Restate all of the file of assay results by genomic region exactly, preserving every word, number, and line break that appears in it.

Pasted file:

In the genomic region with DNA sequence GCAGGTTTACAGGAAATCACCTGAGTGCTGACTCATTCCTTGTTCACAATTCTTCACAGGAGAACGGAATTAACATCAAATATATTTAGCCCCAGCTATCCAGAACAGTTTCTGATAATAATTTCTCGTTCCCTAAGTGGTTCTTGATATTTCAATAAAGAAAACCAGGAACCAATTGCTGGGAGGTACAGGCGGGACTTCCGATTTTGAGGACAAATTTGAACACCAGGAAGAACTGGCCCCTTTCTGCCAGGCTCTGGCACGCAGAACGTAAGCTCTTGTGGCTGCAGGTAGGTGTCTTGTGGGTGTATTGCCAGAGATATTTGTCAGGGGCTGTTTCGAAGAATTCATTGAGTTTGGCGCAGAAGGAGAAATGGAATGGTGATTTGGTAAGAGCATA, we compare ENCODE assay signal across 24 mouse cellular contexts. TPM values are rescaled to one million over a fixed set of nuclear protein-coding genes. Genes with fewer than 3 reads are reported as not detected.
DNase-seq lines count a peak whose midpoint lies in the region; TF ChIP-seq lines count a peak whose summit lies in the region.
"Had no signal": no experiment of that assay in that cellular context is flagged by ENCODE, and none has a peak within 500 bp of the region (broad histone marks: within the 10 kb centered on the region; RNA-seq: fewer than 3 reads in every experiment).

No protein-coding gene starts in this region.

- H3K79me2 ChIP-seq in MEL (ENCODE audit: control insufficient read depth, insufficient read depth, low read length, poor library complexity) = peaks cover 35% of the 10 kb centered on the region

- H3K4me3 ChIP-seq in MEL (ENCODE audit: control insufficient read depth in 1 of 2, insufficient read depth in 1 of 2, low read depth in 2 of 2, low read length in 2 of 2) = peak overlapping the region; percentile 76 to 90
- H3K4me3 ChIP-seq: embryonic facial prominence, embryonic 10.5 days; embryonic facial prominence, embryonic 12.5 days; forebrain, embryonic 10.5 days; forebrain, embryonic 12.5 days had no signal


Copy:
In the genomic region with DNA sequence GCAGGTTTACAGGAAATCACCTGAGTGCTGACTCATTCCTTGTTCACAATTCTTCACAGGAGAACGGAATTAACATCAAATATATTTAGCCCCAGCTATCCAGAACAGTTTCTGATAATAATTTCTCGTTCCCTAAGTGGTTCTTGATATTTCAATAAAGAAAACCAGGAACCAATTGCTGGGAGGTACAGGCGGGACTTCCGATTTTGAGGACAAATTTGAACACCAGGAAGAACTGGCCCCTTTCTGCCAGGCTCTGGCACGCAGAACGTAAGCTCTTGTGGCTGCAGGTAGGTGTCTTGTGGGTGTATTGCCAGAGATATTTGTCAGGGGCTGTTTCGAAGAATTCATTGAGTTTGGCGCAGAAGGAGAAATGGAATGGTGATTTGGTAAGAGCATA, we compare ENCODE assay signal across 24 mouse cellular contexts. TPM values are rescaled to one million over a fixed set of nuclear protein-coding genes. Genes with fewer than 3 reads are reported as not detected.
DNase-seq lines count a peak whose midpoint lies in the region; TF ChIP-seq lines count a peak whose summit lies in the region.
"Had no signal": no experiment of that assay in that cellular context is flagged by ENCODE, and none has a peak within 500 bp of the region (broad histone marks: within the 10 kb centered on the region; RNA-seq: fewer than 3 reads in every experiment).

No protein-coding gene starts in this region.

- H3K79me2 ChIP-seq in MEL (ENCODE audit: control insufficient read depth, insufficient read depth, low read length, poor library complexity) = peaks cover 35% of the 10 kb centered on the region

- H3K4me3 ChIP-seq in MEL (ENCODE audit: control insufficient read depth in 1 of 2, insufficient read depth in 1 of 2, low read depth in 2 of 2, low read length in 2 of 2) = peak overlapping the region; percentile 76 to 90
- H3K4me3 ChIP-seq: embryonic facial prominence, embryonic 10.5 days; embryonic facial prominence, embryonic 12.5 days; forebrain, embryonic 10.5 days; forebrain, embryonic 12.5 days had no signal